So far in 2008, about 17,000 gallons of fuel have been stolen in tanker hijackings -- a fairly modest amount. But smaller fuel thefts happen all the time and often go unreported, because the victims do not even realize what has happened. Police across the country are reporting levels of smaller-scale fuel thefts that have not been seen since the shortages in the 1970s. Thieves are siphoning fuel out of cars parked along the street or out of trucks parked at rest stops, grabbing 20, 50 or 80 gallons at a time depending on the vehicle. Because of their larger tanks, sport utility vehicles are targeted more often than smaller cars. If a vehicle has a locking fuel cap, thieves will simply drill a hole in the fuel tank and empty it from underneath the car. One thief in Pennsylvania outfitted a trailer with pumps and tanks and could steal up to 1,000 gallons of gasoline per trip from underground tanks at gas stations. Police eventually found the trailer, but the person behind it is
 still free. It is unknown how much fuel has been stolen by siphoning, but it is safe to say that it far outpaces the amount taken in the higher-profile tanker thefts.

It is hard to imagine that thieves like the one in Pennsylvania are finding uses for all that fuel by themselves. Behind the increase in fuel thefts is most certainly a black market of some kind. Gas station managers looking to earn a little more than the average profit of $0.02 per gallon might be willing to coordinate with a fuel theft ring, purchasing the stolen gasoline or diesel at a lower price and pocketing the difference. The thieves could also be selling the fuel directly to construction sites or companies that operate a large fleet of automobiles. However they are doing it, their activities appear to be organized and deliberate. The high price of gasoline and diesel has created a demand for cheaper fuel on the black market, and these people are exploiting it.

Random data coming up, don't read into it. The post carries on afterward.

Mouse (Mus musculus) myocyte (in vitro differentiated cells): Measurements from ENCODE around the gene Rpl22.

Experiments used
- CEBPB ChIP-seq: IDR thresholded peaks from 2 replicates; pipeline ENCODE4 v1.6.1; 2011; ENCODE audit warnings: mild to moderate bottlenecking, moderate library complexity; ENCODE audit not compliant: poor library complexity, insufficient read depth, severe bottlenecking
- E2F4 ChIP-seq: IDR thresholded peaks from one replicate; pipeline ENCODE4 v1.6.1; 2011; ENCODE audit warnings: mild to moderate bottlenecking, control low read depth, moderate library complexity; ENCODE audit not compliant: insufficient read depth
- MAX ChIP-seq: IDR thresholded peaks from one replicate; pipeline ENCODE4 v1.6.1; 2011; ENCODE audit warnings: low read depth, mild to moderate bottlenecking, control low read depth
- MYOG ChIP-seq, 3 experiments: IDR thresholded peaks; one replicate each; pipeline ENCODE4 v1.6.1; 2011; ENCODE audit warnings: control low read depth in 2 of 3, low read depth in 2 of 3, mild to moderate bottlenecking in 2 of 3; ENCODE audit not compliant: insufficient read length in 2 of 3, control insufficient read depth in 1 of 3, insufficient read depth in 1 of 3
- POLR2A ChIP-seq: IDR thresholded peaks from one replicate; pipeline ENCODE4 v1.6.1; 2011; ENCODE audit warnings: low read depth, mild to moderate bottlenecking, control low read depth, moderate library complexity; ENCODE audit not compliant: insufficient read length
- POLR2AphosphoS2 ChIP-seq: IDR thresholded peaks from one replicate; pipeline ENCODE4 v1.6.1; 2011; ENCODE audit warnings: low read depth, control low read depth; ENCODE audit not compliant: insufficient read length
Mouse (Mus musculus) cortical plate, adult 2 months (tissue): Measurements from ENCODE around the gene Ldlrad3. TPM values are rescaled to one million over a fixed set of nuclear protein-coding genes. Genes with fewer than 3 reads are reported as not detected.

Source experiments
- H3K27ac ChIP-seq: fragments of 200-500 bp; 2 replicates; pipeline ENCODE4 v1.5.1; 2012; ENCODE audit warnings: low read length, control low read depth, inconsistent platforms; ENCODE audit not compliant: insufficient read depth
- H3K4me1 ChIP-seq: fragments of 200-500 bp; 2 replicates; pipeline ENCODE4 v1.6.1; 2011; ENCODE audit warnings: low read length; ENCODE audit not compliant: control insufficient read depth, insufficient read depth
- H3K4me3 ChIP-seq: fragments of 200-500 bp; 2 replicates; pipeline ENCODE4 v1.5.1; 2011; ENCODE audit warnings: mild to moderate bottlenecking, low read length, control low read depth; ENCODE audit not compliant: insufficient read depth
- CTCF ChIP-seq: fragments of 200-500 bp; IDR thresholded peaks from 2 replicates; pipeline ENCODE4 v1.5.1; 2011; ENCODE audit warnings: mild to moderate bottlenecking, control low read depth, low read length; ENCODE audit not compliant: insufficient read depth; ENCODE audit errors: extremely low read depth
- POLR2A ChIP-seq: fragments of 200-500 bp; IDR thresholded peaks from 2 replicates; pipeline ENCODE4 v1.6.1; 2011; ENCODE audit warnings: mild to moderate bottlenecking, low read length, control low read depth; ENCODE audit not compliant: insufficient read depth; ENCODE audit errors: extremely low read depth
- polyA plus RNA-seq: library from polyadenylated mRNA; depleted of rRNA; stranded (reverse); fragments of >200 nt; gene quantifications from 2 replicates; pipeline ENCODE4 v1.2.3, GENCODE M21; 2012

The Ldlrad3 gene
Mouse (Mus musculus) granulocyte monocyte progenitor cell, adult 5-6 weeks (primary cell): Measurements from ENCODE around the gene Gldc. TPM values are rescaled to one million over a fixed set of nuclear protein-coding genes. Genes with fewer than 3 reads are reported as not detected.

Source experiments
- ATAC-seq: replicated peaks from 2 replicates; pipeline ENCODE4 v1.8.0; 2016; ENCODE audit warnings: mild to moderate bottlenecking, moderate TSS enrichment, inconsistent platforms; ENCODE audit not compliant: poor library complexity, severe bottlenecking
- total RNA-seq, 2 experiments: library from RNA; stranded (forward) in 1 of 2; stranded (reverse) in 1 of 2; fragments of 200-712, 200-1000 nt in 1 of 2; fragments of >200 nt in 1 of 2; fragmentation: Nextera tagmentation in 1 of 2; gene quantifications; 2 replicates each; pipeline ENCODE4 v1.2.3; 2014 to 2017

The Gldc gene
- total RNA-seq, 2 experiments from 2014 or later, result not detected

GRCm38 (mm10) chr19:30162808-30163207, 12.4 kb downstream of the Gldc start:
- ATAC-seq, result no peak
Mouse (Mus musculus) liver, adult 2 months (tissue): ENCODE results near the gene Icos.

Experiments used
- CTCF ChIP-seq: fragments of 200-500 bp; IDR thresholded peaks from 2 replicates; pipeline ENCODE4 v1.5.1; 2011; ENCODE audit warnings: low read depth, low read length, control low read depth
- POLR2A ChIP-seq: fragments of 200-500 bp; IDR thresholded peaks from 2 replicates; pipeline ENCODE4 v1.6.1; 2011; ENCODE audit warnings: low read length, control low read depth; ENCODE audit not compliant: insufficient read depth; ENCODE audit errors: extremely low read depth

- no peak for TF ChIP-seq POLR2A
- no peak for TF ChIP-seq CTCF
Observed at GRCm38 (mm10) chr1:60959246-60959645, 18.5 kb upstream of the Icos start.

Gasoline and diesel are not the only energy commodities that are being stolen. On March 24, the FBI announced that it will be opening its first oil-field theft unit in Midland, Texas, after 600 barrels of crude oil were stolen in one night. As the price of oil goes up, the incentives to steal it also go up. Thieves are also putting more effort into hiding their endeavors by purchasing one well and then attributing stolen oil to its production so that they can then sell it on the market without raising suspicion.

Oil theft occurs all over the world and is a constant issue for countries such as Nigeria, India and Iraq. Pirates in the Gulf of Aden will hold oil tankers hostage in hopes of cashing in. Chinese pirates used to steal oil tankers, take them into port near Vietnam, repaint them and send them on to the import terminals as "different" ships. Similarly, gasoline thefts are occurring all over the world. In the United Kingdom, increased security measures are being implemented at gas stations to prevent people from driving off without paying. In South Africa, gangs will siphon diesel from busses and resell the fuel to truck drivers looking to cut their transport costs.

In the United States in 2005 and 2006, when fuel tankers were reported stolen, and the reports were sent to the FBI, and the Joint Terrorism Task Force got involved. Back then, hijacking a fuel tanker was perceived as a terrorist act because the vehicle was essentially a massive portable bomb. While this still remains a threat and the FBI is still involved with investigating fuel tanker hijackings, it is clear that the motives behind these thefts is economic gain, and the FBI is more focused on organized crime rings. The fuel inside these tankers has become an expensive commodity; selling the contents brings far more benefits than blowing them up.

As the price of oil, gasoline and diesel continues to increase, thieves will continue to have an incentive for coming up with ways to steal fuel, and consumers will have more of an incentive to buy stolen fuel -- at a discount. No doubt people are getting rich off of the rising price of oil -- and not just the Saudis.


Copyright 2008 Strategic Forecasting, Inc.